The discovery was announced by a representative of the Lehigh County Mosquito and Vector Control District. Nora Woods, the spokeswoman for the mosquito control district, explained that this is not the first time this year that researchers tested groups of mosquitoes, but it is the first time this year that the mosquitoes tested positive with the West Nile virus.
The researchers caught the mosquitoes near the Upper Macungie Township and said they will be spraying the area with insecticide in order to control the insect population. Woods said that usually, the West Nile virus requires warmer weather in order to replicate. According to medical records, two people have died because of the West Nile virus and more than 50 have been infected with it in the last ten years.
Steve Schutz, manager of the scientific program, said that it’s no surprise to find mosquitoes infected with the West Nile virus in this county. The scientists are surprised they didn’t find any dead birds infected with this virus, which is a significant fact. Schutz explained that finding dead birds that carry this virus is a strong indicator of where the problem is so that officials can prevent it from spreading.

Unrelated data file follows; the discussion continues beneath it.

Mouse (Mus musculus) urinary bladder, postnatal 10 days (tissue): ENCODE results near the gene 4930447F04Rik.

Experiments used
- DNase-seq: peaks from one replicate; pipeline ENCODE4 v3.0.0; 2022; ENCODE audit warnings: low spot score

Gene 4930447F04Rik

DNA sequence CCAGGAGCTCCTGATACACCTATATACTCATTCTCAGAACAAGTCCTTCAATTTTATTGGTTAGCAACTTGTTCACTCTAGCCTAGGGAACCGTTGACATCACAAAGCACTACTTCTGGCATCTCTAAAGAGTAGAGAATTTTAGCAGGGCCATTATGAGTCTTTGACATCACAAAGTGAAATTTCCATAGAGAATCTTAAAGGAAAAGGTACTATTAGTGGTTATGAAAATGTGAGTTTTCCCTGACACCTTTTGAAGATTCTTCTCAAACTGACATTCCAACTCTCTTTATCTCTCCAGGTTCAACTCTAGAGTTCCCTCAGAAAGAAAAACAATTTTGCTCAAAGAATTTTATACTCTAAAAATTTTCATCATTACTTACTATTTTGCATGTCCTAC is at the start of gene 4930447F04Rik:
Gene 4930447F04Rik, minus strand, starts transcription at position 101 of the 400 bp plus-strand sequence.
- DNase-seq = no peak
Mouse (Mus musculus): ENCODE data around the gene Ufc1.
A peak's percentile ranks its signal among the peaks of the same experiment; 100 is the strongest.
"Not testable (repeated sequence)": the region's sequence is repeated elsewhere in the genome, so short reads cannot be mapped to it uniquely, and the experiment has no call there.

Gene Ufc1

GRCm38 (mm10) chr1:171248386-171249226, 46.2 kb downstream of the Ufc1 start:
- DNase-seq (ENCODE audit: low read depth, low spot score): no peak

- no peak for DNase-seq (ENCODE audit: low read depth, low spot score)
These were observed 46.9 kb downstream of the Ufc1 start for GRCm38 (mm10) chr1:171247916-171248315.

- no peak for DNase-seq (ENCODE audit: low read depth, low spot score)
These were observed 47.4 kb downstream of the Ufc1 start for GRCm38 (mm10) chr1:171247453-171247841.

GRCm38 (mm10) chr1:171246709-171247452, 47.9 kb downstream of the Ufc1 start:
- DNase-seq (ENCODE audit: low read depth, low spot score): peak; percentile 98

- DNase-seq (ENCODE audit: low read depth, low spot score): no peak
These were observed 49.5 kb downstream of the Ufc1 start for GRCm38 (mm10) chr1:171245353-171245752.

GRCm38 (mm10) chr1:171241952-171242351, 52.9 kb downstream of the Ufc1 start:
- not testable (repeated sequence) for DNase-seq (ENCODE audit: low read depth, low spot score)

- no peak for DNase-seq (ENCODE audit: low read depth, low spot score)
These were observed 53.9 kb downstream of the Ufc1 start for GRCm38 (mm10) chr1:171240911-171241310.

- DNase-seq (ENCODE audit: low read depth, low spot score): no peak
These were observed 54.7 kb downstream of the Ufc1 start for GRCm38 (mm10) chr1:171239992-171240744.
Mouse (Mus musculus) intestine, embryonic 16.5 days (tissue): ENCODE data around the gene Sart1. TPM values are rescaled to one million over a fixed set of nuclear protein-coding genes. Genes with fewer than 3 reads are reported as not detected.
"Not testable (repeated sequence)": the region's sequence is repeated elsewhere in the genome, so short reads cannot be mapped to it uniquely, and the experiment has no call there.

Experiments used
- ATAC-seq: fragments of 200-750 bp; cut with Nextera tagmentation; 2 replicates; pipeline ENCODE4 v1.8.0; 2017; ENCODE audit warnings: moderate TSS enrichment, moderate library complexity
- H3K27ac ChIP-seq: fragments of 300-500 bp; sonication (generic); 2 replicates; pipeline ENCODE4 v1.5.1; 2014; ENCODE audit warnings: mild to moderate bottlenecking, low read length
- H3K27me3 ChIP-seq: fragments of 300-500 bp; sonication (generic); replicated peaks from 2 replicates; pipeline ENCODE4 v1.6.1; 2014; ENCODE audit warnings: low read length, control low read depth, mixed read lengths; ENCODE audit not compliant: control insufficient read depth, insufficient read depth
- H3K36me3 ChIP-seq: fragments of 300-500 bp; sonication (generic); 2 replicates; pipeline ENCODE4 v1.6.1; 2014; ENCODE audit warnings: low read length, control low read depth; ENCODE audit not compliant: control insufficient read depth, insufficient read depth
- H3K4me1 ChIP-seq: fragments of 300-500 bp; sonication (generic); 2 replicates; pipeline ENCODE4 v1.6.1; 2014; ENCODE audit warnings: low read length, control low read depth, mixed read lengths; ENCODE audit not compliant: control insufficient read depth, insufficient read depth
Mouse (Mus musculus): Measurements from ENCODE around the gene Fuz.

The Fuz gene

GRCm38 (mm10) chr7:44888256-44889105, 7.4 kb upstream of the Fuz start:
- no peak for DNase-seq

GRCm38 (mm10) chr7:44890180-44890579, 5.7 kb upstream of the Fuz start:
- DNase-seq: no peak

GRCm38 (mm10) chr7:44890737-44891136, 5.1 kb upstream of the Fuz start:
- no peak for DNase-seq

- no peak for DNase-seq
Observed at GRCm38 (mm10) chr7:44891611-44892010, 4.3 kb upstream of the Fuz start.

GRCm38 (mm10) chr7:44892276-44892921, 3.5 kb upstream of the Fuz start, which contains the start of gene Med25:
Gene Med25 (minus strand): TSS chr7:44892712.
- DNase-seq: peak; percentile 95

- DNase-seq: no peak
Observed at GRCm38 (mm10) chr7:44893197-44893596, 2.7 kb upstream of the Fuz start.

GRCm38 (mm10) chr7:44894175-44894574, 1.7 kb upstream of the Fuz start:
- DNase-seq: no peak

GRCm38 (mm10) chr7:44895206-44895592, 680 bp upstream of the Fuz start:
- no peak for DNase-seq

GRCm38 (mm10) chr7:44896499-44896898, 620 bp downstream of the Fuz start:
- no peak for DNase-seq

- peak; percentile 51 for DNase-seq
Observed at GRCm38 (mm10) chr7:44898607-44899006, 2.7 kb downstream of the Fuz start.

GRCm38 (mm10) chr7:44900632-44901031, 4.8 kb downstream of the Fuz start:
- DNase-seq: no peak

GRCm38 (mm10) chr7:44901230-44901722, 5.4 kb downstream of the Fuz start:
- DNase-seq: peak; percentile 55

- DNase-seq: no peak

He added that district scientists can only test the dead birds after members of the public report the location where the birds were found. According to Schutz, this year there were fewer reports, compared to previous years, and he advises people to report any bird they suspect it might have died of suspicious causes.
Although the mosquitoes prefer to feed on birds, they can transmit the virus to humans after they have bitten an infected bird and then bite a person. The mildest symptoms of the West Nile virus include headache, fever, fatigue, body aches and the swelling of the lymph glands.
However, the most severe form of this virus can be fatal, according to the district officials. People are recommended to use mosquito repellent products that contain DEET, Oil of Lemon Eucalyptus or Picaridin.
Also, district officials recommend people to drain any standing water and avoid going outdoors when mosquitoes swarm. Residents must also report any swimming pools that appear neglected. The officials made public a hotline where the public can report dead birds. The hotline number is (877) 968-2473.
Image Source: Medimoon